What is the most frustrating part of doing process documentation? Let me count the ways! When a project/programme will conclude in another 15-30 days and the organisation realises they need ‘good’ process documentation done ASAP. When most of those closely involved in the action have left (and some can’t be contacted for various reasons) and there is a new team struggling to keep pace. When factors beyond your control jeopardise the fieldwork schedule. When an organisation talks proudly of the community based structures they have established and you can find little evidence of it on the ground. I can write many more. But definitely in the top ten for me – when participants say very little!
Of course, people take time to open up. Some are naturally more reticent than others. Usually, patience and small talk prove invaluable. But then, the silence may also mirror the lack of communication and engagement experienced by them. This is particularly true for marginalised groups – often our key participants (I don’t really like the word beneficiary) in development initiatives. In many ways, silence has been their friend. It has kept them out of trouble with the powers to be as they struggle to remain afloat. So, they are wary of speaking up before an outsider.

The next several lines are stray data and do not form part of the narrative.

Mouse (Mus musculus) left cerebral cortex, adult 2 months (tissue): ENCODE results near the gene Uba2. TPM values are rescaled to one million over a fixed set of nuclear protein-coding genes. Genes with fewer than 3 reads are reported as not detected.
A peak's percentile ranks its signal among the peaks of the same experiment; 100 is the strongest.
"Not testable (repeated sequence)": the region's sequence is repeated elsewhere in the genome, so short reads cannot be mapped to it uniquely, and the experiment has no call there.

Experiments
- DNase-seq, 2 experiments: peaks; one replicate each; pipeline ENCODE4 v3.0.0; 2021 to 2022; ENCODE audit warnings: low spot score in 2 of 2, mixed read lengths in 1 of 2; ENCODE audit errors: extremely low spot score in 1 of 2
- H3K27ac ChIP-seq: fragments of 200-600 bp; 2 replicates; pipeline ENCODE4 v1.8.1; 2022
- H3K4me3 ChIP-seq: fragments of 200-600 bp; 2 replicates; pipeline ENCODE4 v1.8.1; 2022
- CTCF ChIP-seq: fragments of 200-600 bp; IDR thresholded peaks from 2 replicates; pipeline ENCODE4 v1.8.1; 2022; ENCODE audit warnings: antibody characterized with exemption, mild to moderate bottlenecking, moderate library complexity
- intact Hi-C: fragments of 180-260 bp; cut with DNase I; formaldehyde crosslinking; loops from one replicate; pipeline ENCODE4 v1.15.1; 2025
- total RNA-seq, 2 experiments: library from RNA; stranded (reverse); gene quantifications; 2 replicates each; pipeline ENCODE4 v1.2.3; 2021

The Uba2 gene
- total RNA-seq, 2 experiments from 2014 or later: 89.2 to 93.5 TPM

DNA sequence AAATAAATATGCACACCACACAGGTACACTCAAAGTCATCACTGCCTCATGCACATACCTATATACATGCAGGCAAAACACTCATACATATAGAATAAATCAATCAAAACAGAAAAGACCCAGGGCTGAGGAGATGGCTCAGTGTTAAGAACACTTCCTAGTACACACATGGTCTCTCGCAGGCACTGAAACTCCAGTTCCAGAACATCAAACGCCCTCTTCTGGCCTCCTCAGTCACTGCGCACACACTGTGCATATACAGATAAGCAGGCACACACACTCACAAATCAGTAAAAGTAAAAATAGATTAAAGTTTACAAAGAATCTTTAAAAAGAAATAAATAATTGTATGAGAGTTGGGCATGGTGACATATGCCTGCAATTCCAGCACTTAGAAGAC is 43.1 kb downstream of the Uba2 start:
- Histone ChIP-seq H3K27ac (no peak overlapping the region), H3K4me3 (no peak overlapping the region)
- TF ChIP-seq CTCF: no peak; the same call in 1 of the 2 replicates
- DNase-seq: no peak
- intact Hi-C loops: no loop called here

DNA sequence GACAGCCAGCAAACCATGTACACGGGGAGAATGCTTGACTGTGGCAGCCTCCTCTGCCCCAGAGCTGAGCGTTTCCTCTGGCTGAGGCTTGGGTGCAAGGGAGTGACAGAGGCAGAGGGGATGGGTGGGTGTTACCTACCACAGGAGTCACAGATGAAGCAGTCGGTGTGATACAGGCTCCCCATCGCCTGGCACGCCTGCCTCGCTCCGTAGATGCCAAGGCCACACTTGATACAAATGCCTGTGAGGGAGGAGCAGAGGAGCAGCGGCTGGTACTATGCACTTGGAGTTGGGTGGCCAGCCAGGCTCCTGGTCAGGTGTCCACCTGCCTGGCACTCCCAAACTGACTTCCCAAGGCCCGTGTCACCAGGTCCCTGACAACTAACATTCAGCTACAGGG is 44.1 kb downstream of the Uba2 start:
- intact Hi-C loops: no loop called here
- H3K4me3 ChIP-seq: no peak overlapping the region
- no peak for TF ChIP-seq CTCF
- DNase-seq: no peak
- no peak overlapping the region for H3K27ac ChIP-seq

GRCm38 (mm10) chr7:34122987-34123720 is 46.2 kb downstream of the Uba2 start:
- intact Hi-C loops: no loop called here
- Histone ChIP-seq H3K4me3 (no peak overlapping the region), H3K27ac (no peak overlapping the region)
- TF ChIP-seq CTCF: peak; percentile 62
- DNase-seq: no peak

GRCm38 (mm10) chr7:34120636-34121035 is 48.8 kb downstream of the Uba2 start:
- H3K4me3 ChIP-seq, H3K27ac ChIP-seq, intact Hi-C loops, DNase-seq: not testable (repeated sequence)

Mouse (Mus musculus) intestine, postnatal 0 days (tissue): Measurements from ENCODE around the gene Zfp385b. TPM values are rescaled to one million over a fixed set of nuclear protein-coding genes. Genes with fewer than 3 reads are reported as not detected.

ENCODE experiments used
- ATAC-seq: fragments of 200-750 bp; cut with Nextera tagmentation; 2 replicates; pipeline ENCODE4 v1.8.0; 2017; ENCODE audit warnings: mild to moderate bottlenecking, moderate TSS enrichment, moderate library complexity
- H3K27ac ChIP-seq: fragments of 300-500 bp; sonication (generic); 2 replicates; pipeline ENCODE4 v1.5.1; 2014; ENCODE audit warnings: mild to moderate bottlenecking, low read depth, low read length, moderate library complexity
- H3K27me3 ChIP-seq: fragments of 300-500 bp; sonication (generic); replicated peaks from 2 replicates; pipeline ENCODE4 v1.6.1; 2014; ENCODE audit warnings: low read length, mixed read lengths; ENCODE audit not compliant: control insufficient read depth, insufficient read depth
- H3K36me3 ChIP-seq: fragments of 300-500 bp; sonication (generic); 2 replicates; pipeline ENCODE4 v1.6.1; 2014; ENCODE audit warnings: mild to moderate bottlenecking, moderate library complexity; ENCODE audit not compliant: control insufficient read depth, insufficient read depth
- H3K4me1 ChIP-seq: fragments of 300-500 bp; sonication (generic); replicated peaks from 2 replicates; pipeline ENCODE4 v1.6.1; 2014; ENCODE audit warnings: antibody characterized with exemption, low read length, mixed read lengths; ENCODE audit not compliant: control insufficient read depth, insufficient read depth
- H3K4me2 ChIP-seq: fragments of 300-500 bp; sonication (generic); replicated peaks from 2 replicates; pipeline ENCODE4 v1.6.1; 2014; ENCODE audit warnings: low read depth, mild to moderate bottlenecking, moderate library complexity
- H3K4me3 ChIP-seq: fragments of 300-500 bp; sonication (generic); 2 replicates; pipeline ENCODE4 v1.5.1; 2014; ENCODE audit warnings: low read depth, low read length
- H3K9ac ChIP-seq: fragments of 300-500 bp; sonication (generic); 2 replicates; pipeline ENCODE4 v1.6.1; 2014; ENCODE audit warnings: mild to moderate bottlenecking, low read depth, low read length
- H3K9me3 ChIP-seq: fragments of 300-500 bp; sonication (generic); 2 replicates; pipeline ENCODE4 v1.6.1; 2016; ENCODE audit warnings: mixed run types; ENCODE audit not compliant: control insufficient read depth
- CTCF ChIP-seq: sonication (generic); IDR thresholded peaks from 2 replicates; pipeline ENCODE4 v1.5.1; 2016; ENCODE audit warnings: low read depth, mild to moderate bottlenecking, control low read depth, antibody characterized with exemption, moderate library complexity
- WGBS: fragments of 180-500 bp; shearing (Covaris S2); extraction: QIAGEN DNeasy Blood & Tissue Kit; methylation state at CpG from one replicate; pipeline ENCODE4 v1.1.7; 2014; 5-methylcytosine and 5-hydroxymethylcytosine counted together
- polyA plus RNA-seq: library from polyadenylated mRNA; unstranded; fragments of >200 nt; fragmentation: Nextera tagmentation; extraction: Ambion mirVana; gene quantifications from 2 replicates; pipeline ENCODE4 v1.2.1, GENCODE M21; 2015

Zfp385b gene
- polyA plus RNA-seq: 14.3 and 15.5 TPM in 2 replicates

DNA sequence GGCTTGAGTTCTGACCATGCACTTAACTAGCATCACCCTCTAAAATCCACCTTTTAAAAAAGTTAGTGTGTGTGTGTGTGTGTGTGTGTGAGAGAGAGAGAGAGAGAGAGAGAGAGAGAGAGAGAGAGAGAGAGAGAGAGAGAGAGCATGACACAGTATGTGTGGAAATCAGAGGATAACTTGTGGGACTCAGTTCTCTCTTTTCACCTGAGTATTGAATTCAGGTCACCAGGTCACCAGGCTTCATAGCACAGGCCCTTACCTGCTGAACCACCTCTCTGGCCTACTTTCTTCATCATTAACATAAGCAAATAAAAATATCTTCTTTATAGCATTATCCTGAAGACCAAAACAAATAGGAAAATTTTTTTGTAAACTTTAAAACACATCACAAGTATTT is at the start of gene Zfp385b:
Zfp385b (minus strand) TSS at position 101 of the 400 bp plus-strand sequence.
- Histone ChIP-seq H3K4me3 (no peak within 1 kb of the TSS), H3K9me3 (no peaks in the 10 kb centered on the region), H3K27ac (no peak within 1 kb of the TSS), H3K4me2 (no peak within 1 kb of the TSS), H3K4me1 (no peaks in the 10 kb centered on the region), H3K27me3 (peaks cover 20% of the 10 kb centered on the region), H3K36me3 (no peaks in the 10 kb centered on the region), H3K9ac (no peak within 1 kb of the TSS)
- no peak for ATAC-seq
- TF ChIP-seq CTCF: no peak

There are also multiple layers of vulnerabilities, insecurities and restrictions involved. Here’s an example. (1) A woman with little or no education and limited contact with the ‘outside’ world (these factors probably affect her confidence more when someone around her keeps reminding her of it). (2) A tribal woman uncomfortable in speaking the language spoken by the more populous local group and the documentation personnel. (4) A poor, tribal woman who is the main breadwinner and this work is uncertain and dependant on others. It is unreasonable to expect that she will, on demand, list benefits/positive changes experienced as a result of involvement in a project/programme.
One of my biggest learnings has been that everything she says, everything she hints at and everything she doesn’t say is equally significant. (And yes, double check whether the translator is adding his/her words and meaning to what is being said!)